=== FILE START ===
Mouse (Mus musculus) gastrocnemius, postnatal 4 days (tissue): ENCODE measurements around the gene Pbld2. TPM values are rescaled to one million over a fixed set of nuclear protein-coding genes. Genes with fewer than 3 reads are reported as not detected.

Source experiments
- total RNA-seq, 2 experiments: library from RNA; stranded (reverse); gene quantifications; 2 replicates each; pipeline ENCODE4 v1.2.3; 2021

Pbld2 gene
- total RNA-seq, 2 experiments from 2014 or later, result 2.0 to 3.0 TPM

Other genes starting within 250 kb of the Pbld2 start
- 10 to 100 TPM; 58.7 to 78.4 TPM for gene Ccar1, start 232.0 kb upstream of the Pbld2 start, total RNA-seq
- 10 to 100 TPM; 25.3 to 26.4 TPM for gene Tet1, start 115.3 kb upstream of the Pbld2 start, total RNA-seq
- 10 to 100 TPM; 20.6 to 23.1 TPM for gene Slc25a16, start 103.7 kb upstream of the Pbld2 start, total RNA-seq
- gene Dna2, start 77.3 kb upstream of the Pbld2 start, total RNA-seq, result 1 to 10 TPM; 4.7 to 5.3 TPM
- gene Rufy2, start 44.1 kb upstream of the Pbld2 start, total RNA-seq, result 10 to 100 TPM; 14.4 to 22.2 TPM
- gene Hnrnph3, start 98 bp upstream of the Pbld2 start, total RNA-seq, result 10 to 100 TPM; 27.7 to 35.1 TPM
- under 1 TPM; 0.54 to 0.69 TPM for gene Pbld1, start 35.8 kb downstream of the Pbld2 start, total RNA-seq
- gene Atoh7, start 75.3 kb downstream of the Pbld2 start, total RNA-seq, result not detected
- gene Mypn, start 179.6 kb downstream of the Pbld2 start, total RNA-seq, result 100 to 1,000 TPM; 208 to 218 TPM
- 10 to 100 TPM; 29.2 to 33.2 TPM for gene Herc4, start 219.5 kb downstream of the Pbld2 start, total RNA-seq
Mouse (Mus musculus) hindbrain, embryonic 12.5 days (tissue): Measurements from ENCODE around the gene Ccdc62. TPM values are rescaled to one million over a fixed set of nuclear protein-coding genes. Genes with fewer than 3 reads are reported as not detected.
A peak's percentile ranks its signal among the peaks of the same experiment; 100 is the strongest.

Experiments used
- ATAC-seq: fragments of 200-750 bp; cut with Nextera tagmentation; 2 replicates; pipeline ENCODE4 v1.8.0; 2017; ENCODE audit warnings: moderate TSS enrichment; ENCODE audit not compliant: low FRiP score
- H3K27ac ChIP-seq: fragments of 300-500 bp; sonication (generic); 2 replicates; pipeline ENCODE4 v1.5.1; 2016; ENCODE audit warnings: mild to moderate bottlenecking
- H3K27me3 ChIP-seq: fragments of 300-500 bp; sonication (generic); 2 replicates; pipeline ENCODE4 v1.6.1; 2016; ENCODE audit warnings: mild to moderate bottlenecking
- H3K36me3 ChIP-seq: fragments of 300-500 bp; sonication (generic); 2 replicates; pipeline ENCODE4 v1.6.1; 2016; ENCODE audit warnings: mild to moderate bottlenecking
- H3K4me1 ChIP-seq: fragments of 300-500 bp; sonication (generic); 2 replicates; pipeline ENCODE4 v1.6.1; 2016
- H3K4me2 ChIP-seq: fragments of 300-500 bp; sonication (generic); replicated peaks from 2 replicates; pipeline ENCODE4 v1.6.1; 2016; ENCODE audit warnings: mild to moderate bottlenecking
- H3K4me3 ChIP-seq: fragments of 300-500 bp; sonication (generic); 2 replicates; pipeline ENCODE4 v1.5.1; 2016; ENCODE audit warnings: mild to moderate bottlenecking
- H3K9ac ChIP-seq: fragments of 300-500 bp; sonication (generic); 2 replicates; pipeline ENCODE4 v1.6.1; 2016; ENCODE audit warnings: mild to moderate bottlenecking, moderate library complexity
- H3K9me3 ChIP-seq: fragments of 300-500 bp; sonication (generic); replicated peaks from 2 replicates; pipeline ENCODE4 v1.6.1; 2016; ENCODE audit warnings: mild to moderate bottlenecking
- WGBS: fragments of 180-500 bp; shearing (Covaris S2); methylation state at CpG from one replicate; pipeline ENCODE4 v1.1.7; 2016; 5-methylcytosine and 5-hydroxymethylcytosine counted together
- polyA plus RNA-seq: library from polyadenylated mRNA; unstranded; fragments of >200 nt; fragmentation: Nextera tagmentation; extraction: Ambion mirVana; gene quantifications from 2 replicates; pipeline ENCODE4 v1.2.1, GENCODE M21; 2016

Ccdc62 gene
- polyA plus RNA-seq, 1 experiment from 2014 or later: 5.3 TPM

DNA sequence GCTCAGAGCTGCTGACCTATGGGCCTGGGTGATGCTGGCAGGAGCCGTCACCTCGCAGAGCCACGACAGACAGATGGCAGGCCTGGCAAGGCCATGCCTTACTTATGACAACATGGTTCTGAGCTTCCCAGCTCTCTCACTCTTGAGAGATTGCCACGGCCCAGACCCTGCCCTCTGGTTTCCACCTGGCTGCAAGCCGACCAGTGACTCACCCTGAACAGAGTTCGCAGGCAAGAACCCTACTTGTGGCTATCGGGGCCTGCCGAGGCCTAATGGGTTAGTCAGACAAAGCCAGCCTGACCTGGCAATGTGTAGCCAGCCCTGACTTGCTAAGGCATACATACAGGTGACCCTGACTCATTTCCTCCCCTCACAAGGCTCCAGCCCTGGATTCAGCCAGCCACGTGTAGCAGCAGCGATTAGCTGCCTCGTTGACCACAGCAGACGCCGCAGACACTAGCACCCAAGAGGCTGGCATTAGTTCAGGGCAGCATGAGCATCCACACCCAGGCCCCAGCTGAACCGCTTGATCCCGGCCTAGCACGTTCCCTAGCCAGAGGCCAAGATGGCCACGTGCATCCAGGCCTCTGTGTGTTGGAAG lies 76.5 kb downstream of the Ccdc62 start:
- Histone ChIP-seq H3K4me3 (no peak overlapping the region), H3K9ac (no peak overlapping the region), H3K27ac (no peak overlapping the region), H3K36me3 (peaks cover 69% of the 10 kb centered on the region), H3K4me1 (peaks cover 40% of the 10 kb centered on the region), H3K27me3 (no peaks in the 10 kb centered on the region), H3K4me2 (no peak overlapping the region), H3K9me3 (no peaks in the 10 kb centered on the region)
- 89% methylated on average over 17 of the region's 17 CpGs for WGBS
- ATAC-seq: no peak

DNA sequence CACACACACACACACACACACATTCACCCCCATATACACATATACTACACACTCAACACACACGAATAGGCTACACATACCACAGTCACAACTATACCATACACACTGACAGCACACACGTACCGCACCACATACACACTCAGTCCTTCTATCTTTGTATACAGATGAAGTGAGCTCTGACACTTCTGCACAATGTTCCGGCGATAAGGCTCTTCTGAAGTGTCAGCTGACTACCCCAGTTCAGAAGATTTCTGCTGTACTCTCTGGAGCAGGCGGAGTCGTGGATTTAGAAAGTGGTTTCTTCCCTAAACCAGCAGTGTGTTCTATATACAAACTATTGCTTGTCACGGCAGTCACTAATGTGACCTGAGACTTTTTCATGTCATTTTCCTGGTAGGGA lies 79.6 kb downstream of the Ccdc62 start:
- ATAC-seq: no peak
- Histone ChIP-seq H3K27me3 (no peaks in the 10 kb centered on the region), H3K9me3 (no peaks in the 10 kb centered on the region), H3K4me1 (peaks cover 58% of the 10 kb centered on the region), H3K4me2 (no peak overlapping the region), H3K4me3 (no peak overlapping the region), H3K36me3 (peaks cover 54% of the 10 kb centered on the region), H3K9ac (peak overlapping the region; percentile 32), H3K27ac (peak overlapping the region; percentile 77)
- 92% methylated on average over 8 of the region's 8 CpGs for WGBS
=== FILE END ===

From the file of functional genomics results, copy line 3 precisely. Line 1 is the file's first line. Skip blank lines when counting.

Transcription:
- total RNA-seq, 2 experiments: library from RNA; stranded (reverse); gene quantifications; 2 replicates each; pipeline ENCODE4 v1.2.3; 2021